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The Pineapple Thief “It Leads To This” Album Review by Banyon G.

It is rare that I will listen to an album all the way through without using the skip button. Rarer still is an album I will want to play again immediately after it ends. But this is one of those albums. The dynamics, the atmosphere, textures, etc. all resonate with where my musical palette is right now.

This U.K. prog rock band The Pineapple Thief has been around since 1999 and is popular in Europe and Asia but has a smaller following here in the U.S.  I’m betting that will change with this new album.  Much like the recent output of Australia’s Teramaze, “It Leads To This” seamlessly and brilliantly bridges the gap between prog, indie rock, and sophisticated pop.  Stylistically, this album provokes thoughts of Pure Reason Revolution and Anathema meeting Jars of Clay by way of Gazpacho and Radiohead. And lest anyone object, that is a great combination.  

The band’s indie/alt-rock origins go back to 1999, when they started out with a similar approach to Radiohead and The Cure.  But over time, their sound and style has morphed and evolved.  In 2017, drummer extraordinaire Gavin Harrison (King Crimson, Porcupine Tree) came on board. At that point, their sound became lusher and more atmospheric – while at the same time, heavier and more assertive.  

Guitarist / singer Bruce Soord leads the group and has been the main songwriter, while Gavin has become a co-writer after an initial stint as a hired gun. That means there is going to be some remarkably adept drumming on tap. Rounding out the band are bassist/backing vocalist Jon Sykes and keyboardist Steve Kitch. All are fantastic musicians. And with “It Leads To This,” they have created an outstanding work of artistic prog rock.

You may be disappointed though if you are expecting long “epic” songs or dizzying technical workouts. For one, 7 out of 8 songs here are under 6 minutes each. And the material is generally more focused on dynamics and atmosphere, anchored by a deep sense of groove and a melancholic pop sensibility. The heavier moments are there, but they serve the songs rather than fully anchor them. There is a sense of restraint underneath the surface. The first two singles “The Frost” and “Every Trace Of Us” are good representations of the rest of the album – Angular riffs and dissonant guitar chords will weave in and out of delicate atmospherics, some deep bass grooves, and very musical drumming, with Bruce’s magnificently melancholic vocals layered on top.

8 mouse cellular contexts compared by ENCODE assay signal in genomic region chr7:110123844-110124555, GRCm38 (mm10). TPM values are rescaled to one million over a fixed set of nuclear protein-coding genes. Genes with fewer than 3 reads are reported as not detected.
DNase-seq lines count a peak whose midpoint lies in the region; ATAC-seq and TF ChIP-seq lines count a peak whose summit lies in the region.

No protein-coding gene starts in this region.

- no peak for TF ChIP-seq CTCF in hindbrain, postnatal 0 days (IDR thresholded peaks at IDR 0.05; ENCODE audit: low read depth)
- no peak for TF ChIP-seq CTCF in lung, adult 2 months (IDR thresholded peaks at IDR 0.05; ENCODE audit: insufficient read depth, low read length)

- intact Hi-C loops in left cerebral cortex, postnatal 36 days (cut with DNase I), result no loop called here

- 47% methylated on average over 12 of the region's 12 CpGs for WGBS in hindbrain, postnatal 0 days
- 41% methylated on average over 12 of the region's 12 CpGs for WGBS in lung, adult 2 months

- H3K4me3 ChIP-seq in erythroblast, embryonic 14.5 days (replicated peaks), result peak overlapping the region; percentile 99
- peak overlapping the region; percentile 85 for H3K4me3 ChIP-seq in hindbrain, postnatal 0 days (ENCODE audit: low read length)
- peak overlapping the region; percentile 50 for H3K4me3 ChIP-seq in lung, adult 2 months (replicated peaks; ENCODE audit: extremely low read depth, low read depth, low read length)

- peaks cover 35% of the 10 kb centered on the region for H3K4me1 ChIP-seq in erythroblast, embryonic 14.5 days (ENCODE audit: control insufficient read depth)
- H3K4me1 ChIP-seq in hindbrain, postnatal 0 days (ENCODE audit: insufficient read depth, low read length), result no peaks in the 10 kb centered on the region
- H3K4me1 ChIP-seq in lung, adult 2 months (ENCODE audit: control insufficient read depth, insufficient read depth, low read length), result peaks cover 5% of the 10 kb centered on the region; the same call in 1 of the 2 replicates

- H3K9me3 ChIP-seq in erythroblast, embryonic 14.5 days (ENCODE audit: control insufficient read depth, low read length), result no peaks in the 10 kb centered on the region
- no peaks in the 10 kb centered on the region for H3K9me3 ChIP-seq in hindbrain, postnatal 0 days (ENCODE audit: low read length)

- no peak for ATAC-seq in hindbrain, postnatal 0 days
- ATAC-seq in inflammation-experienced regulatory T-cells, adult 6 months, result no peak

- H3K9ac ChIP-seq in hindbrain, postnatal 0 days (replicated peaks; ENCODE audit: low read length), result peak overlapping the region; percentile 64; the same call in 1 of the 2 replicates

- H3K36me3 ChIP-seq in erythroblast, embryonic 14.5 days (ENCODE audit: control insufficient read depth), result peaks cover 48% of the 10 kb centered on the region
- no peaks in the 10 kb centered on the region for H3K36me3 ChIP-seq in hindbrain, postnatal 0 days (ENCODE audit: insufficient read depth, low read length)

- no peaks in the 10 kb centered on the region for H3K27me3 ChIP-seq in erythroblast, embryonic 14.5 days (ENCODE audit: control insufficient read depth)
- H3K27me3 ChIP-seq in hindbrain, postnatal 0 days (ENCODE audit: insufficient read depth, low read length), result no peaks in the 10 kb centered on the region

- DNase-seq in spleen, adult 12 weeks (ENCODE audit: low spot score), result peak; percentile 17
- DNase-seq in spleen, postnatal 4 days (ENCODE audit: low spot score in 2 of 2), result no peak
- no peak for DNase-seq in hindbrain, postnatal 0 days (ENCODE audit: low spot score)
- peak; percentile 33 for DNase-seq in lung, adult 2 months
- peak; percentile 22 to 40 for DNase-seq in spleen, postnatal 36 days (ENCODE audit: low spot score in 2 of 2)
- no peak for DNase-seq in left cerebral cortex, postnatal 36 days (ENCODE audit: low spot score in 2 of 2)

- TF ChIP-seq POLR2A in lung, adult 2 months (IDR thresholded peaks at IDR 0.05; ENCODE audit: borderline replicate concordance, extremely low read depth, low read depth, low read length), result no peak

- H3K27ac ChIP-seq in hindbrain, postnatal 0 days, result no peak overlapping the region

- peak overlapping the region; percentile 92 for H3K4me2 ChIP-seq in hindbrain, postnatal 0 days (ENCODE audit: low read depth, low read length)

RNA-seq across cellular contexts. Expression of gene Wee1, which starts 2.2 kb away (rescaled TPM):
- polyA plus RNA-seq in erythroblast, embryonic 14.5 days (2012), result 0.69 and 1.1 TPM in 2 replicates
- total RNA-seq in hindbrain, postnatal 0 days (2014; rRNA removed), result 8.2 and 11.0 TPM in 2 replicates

The Pineapple Thief seems to thrive on holding opposing forces in harmony with each other. Intensity and restraint. Technical precision and dreamlike spaciousness. Complexity and lean simplicity. Introspective vulnerability and authoritative confidence.  Their songs are rich and complex, but do not come across as overly demanding.

One thing I noticed right away is that the production and sonics on the album are of an extremely high level. Bruce Soord is a producer and sound engineer, and it shows in his meticulous production values and the somber yet shimmering arrangements. The Pineapple Thief can say more in one resonating piano note or jarring guitar chord than some prog bands can say with an entire album of vertiginous noodling. You can tell that the band members have great technical skills, but they use them to serve a song and not to show off how proficient they are.

“It Leads To This” flows well from track to track. It is hard for me to pick favorites because I enjoy the album as a whole work – something I thought was a lost art. 

I would say that “It Leads To This” is close in tone and style to their 2020 album “Versions Of The Truth” with its intricate rhythms and drum fills. But the songs flow better. They are more distinct, more rhythmically punchy and there is more vocal layering that really elevates the material. 

To fully enjoy this album, it may help to be in the mood for a more introspective, intimate listen as opposed to something that wows you with technicality or brute force. I was hooked right away and can say with no hesitation that this is the most engaging new album I have heard so far this year. My one regret is that at 41 minutes long, the album is shorter than I would like it to be. I usually complain that albums are too long, but when this album is over, I find myself wishing for more. 

Looking forward to more in the future.

Reviewer Rating:  9.25/10

The pineapple thief album cover

“It Leads To This” track listing:

  1. Put It Right
  2. Rubicon
  3. It Leads to This
  4. The Frost
  5. All That’s Left
  6. Now It’s Yours
  7. Every Trace of Us
  8. To Forget

Band Members:

  • Bruce Soord / Vocals, guitars
  • Gavin Harrison / Drums
  • Jon Sykes / Bass
  • Steve Kitch / Keyboards

“It Leads To This” will be available in a multitude of formats that are as follows:

  • Limited Edition Deluxe 4 Disc set featuring:
    • DISC 1: CD Album
    • DISC 2: Bonus CD “Y Aqui Estamos” – Alternate Versions
    • DISC 3: Blu-ray – “It Leads To This” and bonus album “Y Aqui Estamos” (reworkings of album session recordings): Dolby Atmos-DTS-HD MA 5.1-24/48 PCM Stereo mixes created by Bruce Soord
    • DISC 4: DVD -: DTS 5.1-24/48 PCM Stereo
    • 52-page book 
  • Limited edition brick red vinyl LP  (exclusive to The Pineapple Thief and Kscope stores)
  • Limited edition green vinyl LP (exclusive to worldwide independent record shops)
  • Limited edition cream vinyl LP  (exclusive to Germany & Austria)
  • Blu Ray – Includes “It Leads To This” and bonus album “Y Aqui Estamos”. All in Hi-Res Dolby Atmos, DTS-HD 5.1, and stereo created by Bruce Soord
  • CD
  • LP
  • Digital & Dolby Atmos
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